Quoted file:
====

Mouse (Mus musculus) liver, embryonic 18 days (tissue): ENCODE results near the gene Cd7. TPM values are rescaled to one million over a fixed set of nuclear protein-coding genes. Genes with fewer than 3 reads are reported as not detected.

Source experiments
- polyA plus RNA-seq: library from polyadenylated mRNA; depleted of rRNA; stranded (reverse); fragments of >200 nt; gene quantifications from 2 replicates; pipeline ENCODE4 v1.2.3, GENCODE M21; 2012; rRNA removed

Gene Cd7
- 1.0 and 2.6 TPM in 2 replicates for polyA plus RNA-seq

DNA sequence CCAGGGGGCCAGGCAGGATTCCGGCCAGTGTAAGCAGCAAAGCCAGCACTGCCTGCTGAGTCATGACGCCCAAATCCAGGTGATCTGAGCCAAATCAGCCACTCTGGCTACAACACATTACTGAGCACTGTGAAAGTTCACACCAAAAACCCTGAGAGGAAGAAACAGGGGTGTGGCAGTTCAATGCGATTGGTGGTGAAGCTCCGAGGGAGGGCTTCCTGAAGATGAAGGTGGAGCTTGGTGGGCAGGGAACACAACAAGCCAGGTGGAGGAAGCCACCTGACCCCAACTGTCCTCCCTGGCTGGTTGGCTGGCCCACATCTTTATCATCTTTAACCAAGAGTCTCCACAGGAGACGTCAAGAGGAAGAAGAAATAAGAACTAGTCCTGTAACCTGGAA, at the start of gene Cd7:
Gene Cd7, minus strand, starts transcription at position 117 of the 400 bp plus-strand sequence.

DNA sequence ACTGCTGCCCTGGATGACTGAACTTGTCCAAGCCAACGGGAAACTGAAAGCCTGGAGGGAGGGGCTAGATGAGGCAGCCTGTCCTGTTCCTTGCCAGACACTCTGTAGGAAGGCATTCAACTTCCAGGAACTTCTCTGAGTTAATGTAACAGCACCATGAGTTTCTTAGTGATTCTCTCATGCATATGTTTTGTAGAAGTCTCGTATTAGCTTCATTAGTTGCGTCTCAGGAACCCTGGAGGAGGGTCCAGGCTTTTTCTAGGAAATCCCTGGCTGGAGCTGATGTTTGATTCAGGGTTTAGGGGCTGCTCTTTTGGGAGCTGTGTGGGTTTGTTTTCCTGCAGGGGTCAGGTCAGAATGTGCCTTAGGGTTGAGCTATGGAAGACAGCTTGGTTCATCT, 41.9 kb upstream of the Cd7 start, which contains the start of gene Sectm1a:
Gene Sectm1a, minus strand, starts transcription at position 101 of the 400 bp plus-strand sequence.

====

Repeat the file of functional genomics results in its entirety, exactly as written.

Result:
Mouse (Mus musculus) liver, embryonic 18 days (tissue): ENCODE results near the gene Cd7. TPM values are rescaled to one million over a fixed set of nuclear protein-coding genes. Genes with fewer than 3 reads are reported as not detected.

Source experiments
- polyA plus RNA-seq: library from polyadenylated mRNA; depleted of rRNA; stranded (reverse); fragments of >200 nt; gene quantifications from 2 replicates; pipeline ENCODE4 v1.2.3, GENCODE M21; 2012; rRNA removed

Gene Cd7
- 1.0 and 2.6 TPM in 2 replicates for polyA plus RNA-seq

DNA sequence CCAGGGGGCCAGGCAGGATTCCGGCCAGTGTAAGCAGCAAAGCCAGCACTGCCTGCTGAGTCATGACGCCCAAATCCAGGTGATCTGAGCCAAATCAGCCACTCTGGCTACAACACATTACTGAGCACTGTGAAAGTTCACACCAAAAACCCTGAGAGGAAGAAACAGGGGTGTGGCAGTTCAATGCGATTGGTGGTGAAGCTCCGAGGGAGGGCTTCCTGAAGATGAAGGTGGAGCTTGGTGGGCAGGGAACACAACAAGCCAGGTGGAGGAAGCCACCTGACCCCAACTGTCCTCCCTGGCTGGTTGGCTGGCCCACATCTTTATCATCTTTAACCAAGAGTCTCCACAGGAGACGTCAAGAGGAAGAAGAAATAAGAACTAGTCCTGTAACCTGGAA, at the start of gene Cd7:
Gene Cd7, minus strand, starts transcription at position 117 of the 400 bp plus-strand sequence.

DNA sequence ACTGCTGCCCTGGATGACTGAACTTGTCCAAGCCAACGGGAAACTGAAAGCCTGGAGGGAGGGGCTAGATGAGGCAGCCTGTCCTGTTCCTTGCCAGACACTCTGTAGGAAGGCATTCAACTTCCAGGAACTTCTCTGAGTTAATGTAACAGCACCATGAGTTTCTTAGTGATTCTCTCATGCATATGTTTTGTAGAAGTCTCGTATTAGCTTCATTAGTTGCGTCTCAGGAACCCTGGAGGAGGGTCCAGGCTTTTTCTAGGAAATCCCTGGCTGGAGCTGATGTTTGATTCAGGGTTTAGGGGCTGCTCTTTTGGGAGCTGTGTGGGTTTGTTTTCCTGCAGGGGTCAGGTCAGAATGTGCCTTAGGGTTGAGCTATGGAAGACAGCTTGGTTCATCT, 41.9 kb upstream of the Cd7 start, which contains the start of gene Sectm1a:
Gene Sectm1a, minus strand, starts transcription at position 101 of the 400 bp plus-strand sequence.